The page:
A few weeks ago Marco Rubio was confronted at a campaign gathering by an atheist. “What about me?” he asked. With all the sucking up that politicians are doing to garner the evangelical vote, what are atheists and agnostics to make of their place in a society under such a leader.
Rubio gave a strong answer, especially in the last 40 seconds of this clip:https://youtu.be/Qy2Fjk00tTA
There he says,
“I think you should hope my faith influences me. You know why? My faith teaches me that I have an obligation to care for the less fortunate. My faith teaches me that I have an obligation to love my neighbor. My faith teaches me that I have an obligation for those who are hungry to help feed them. For those who are naked to help clothe them. My faith teaches me that I need to minister to those in prison. My faith teaches me that if I want to serve Jesus I have to serve each other.”
Wow. Really. If I were going to lay out the ways in which I would hope that someone’s Christian faith influenced their politics that would basically be it: love your neighbor as yourself and do unto others as you would have them do unto you, with a little specific guidance from Matthew 25.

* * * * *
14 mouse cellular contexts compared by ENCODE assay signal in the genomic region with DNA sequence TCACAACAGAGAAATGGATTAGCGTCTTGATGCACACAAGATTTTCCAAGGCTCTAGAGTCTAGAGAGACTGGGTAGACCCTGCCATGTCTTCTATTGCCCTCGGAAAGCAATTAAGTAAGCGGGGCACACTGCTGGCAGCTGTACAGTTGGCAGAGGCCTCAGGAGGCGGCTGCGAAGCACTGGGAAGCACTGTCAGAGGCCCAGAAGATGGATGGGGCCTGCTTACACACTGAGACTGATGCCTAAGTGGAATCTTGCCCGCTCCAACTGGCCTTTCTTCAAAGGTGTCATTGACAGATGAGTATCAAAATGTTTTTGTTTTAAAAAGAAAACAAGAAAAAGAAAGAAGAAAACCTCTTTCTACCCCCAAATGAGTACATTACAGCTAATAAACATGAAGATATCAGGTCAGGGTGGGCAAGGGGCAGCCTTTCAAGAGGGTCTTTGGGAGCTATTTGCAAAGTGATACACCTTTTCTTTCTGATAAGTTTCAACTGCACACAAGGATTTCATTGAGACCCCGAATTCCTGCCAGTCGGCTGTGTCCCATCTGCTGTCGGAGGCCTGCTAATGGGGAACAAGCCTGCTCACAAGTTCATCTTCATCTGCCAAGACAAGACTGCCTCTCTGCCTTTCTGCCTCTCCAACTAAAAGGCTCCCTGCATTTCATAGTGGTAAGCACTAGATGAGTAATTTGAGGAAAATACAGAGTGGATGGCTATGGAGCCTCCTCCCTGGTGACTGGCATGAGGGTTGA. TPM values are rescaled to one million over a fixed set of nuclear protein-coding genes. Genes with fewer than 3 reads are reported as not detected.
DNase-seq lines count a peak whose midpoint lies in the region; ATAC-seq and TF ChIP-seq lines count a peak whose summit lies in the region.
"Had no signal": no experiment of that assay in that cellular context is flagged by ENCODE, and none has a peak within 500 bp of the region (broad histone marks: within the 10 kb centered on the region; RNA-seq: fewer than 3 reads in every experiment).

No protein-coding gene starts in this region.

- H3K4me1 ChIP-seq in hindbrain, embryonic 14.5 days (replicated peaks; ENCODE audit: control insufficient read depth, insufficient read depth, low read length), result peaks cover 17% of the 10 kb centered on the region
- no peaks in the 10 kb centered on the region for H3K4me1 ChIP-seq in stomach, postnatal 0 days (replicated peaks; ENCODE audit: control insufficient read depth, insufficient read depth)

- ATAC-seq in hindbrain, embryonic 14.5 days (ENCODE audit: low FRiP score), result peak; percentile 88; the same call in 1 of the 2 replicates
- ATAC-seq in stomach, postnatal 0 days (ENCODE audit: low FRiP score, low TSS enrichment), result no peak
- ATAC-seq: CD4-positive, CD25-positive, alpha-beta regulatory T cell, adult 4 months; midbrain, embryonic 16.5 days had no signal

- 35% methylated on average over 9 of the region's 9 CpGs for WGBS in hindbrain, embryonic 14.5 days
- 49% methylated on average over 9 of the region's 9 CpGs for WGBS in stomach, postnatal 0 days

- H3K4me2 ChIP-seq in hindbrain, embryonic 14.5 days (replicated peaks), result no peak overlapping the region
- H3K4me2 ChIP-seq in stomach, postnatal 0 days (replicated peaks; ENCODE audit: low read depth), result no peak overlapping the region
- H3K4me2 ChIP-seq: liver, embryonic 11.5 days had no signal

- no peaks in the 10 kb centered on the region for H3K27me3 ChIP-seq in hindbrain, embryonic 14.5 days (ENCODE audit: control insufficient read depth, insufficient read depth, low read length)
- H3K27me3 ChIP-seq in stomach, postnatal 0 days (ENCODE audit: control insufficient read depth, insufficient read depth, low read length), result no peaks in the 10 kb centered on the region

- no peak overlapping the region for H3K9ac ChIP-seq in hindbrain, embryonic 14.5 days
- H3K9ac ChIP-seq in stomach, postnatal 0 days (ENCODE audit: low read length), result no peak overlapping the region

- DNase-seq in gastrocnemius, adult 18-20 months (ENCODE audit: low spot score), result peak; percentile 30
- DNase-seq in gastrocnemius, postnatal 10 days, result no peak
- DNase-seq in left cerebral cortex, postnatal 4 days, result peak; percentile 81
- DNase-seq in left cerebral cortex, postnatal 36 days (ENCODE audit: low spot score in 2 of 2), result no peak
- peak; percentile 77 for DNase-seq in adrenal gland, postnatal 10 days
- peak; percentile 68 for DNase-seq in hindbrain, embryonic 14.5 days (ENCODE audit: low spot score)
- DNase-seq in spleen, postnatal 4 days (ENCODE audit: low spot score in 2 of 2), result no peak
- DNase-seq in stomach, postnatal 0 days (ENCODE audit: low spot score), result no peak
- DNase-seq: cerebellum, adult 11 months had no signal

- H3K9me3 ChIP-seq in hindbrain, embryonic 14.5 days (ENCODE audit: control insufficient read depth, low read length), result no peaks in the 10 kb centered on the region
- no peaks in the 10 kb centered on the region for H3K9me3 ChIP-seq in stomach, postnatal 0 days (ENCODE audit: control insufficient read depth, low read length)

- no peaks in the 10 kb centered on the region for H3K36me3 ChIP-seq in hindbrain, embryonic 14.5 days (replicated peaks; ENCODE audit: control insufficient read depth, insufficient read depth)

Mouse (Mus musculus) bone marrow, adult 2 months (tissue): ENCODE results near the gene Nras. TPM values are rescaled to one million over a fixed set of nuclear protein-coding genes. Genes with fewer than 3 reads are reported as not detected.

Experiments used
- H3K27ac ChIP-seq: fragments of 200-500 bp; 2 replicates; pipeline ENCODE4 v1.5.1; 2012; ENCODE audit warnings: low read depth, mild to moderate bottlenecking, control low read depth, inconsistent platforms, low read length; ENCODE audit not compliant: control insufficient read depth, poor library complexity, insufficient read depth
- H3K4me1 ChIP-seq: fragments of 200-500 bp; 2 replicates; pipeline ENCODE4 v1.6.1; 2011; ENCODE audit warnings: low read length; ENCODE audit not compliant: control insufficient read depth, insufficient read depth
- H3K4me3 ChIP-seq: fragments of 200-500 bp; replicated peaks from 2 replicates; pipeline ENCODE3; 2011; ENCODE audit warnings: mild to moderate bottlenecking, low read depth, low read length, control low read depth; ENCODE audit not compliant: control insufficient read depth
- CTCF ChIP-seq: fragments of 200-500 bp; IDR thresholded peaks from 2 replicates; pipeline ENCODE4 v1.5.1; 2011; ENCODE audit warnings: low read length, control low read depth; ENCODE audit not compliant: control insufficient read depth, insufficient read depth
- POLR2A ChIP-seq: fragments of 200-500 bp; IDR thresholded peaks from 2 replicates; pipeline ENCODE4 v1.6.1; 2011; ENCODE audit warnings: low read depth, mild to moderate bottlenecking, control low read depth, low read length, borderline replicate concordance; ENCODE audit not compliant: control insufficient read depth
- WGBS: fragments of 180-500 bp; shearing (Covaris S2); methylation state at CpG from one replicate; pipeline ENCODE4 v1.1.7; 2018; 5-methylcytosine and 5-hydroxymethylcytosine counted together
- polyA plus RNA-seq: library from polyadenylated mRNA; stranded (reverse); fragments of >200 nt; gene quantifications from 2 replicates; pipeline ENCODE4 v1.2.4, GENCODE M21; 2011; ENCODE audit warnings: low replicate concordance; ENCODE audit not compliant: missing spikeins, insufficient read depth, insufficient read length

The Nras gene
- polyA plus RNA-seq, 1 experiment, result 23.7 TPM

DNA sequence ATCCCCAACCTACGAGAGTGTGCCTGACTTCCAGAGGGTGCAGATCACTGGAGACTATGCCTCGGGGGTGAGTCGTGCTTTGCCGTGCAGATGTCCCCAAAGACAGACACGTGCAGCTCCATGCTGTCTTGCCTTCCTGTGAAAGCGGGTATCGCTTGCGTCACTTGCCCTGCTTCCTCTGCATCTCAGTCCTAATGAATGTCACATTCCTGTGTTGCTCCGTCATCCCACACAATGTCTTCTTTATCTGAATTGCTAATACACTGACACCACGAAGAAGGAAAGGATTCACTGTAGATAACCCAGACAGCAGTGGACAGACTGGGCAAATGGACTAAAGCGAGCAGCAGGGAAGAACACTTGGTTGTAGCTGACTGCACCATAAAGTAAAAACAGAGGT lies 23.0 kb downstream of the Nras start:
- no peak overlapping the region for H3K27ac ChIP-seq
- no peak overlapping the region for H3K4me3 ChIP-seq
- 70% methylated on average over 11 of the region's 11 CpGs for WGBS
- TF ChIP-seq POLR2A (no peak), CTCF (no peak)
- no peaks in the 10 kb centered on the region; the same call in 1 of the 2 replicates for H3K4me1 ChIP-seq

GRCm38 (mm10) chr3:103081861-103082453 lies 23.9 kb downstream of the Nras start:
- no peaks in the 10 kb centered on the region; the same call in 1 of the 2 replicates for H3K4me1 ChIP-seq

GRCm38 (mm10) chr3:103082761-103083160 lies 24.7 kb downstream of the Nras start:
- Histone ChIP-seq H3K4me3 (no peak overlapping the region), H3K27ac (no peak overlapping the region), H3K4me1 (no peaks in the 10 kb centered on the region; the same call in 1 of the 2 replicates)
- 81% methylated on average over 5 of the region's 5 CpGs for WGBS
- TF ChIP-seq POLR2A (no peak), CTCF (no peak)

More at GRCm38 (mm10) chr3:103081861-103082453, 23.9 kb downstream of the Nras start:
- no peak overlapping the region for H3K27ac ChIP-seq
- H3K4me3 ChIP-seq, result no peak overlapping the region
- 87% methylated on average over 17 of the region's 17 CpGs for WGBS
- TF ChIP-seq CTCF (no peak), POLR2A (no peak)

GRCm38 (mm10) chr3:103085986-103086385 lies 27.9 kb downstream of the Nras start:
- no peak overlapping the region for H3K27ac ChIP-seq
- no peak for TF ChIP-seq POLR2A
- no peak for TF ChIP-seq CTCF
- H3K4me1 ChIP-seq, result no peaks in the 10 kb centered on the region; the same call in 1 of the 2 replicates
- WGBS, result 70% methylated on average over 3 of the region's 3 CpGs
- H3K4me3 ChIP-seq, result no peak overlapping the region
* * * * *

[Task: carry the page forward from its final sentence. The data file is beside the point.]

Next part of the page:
I was… disappointed.
There are a few ways in which such neighbor love, in my mind, would clearly lead to particular policy decisions. And all down the line Rubio was advocating something else.
My point here isn’t to argue that certain policies have to follow from the fact that we follow Jesus and recognize that we have an obligation to love our neighbors. I want, instead, to walk a little bit in the day-to-day reality of how contested are both Christian faith generally and the interpretation of the Bible more specifically.
Macroculture. Or, Can You Be an Abolitionist and Still be an Evangelical?
Can you be an abolitionist and still be a Bible-believing Christian? Is it possible to affirm the authority of the Bible and to think that it is a grievous sin for one human being to own another and receive all the profit of the other person’s labor?
We experience this conjunction of evangelical and anti-slavery so regularly that it would never cross most of our minds to ask whether or not they are compatible. In fact, I would argue that for modern evangelicalism anti-traffickers have become the new missionaries: these are the holiest of all Christians doing the work that the rest of us would do if we had the gifts and training and dedication. These are our heroes.
So it’s a given. Being against slavery is not only compatible with the Bible, it is one of Bible-following people’s greatest aspirations.